On Friday, Sept. 20, students from across Penobscot County gathered in Bangor’s Broadway Park to address the issue of global climate change. Bangor’s Climate Strike was one example of the many simultaneous strikes that took place during the worldwide Global Climate Strike from Sept. 20-27. The strike serves as an opportunity for a week of action to demand an end to the age of fossil fuels, and at least four million people walked out of their workplaces and homes to join young climate strikers on the streets.
The strike was organized by the nationally recognized climate activist Greta Thunberg. The 16-year-old Swedish student advocated for the climate strike on Sept. 20 to directly precede the emergency climate summit held by the United Nations on Sept 23. Organizers plan to strike again on Sept. 27. These two days of striking are, according to the global strike’s organizers, “only a beginning to the sustained mass mobilization that will be needed to take action in line with climate science and justice.”
Second-year economics and political science student Kevin Fitzpatrick, who is also the chair of UMaine’s Young Democratic Socialists, explained that his originally planned walkout on the University of Maine Mall had instead been merged with the Bangor Strike in Broadway Park. The strike in Broadway Park was organized by local Bangor High School students, lead by Ijeoma Obi, a senior.
“Climate change is the most pressing issue in our world today, as people suffer catastrophic consequences, such as more frequent freak weather events, today, and will only suffer more going forward,” Fitzpatrick said. “Striking is necessary because it can lead to substantial change.”
Students from many of UMaine’s departments showed up at Broadway Park to speak on the issue of climate change. While many members of the Bangor community showed, students from UMaine’s environmental sciences, journalism and political sciences departments all took a turn with the megaphone to note how climate change would affect their lives and the world that they live in.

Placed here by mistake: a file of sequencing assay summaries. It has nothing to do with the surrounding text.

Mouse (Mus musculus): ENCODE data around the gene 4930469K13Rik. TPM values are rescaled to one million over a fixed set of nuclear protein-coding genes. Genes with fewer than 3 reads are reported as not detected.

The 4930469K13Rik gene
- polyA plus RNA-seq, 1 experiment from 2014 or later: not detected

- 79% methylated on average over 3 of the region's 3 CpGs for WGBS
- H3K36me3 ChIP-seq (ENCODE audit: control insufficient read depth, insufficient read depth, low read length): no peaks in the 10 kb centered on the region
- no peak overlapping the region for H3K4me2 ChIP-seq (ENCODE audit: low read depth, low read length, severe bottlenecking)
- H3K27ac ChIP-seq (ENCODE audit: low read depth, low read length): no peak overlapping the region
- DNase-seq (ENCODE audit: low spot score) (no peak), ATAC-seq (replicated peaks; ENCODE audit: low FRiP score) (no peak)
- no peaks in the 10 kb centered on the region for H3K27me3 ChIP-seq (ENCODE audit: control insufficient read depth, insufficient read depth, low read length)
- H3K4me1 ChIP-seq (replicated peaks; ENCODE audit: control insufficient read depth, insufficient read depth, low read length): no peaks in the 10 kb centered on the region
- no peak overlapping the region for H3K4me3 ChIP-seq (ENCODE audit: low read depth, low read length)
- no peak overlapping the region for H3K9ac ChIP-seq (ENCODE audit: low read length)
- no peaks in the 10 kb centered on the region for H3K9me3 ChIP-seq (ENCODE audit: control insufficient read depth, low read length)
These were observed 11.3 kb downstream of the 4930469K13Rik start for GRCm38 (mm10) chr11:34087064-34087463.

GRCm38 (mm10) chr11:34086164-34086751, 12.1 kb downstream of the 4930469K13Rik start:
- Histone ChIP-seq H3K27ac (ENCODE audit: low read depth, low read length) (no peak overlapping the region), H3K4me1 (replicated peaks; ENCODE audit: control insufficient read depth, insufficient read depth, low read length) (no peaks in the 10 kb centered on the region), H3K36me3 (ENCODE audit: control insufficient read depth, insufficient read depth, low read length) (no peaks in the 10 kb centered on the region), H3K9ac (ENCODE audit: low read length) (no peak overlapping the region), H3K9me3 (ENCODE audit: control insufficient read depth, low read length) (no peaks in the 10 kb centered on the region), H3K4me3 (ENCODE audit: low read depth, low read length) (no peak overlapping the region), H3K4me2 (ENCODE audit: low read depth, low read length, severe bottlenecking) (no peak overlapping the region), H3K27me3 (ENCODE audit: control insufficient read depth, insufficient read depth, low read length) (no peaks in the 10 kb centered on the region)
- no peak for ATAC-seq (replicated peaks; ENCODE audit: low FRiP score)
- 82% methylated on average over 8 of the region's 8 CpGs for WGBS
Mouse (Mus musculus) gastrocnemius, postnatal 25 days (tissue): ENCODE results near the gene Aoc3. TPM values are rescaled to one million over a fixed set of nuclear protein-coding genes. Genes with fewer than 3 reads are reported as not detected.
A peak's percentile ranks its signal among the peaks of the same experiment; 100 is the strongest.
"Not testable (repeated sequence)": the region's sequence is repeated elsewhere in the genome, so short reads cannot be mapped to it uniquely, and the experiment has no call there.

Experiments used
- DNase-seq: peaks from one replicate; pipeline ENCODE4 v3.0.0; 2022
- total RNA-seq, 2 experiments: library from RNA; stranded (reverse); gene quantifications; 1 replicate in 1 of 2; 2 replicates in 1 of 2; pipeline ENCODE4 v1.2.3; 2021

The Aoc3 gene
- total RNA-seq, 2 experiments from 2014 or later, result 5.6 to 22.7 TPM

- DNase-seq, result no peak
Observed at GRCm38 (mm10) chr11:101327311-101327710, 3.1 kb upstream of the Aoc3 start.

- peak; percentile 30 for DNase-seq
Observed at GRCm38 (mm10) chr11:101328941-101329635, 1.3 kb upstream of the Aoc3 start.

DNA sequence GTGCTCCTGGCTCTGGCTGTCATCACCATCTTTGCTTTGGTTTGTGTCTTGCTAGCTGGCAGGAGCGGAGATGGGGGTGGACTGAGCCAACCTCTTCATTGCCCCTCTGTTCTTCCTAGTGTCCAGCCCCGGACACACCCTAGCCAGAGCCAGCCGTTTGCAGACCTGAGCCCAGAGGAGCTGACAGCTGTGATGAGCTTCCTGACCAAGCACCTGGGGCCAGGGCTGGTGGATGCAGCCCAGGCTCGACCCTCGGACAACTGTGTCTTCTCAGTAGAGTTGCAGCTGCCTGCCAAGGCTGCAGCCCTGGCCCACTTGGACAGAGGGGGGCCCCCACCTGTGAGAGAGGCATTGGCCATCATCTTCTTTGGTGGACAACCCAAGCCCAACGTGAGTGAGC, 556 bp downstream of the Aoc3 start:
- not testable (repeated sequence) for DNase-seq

When asked what young protesters can do to influence national and international climate policy, Fitzpatrick encouraged his fellow students to get out and be loud and say to those in power that they won’t stand for the continued profiteering of big business as they destroy the one world we have.
“While I support the use of metal straws and conserving water, people need to take on the companies who are polluting and destroying the planet far more than any amount of working-class people,” Fitzpatrick noted.
Paul Mayewski, of UMaine’s Climate Change Institute, observed that “it is very encouraging to see young people all over the world recognizing that climate change is not only real but that it is happening now and that waiting to respond is not a reasonable course of action.”
Mayewski has published multiple articles on the effects and expectations of global climate change, all of which echo his refrain that the age of climate decision is here, and our actions will define the course of our planet and civilization. Some of these articles can be found on his website, climatechangeinsights.org, where he has uploaded many examples of visual and statistical climate data. Mayewski is also the co-author, with his colleague Michael Morrison, of the book “Journey Into Climate,” a collection of adventure stories that relay their personal experiences in some of the planet’s most remote and desolate locations. Both professors explain throughout the book that although they had once believed humans to be incapable of affecting the earth’s climate in any significant way, they have since realized that such is not only the case but happening more rapidly than anyone once thought.
UMaine’s associate dean of research and professor in the School of Earth and Climate Sciences, Christopher Gerbi, connected the overarching issue of global climate change and its impacts with the more familiar areas of Maine’s coastline.
“Climate change is real, and its effects are significant and immediate,” Gerbi said. “Just to pick one example, the Gulf of Maine is one of the fastest-warming bodies of water in the world. Such rapid change has a major effect on the fisheries, including lobster, which in turn affects the economic stability of our coastal communities.”
UMaine’s Climate Change Institute, located in the Bryand Global Sciences Building, is one of the oldest climate research units in the United States and offers a variety of graduate and undergraduate research programs. Contributors to the Climate Change Institute have appeared on local news programs to share their expertise and have conducted significant research in the planet’s most immediately affected areas, including Greenland and Alaska. Much of their research can be found online at, cci.icecoredata.org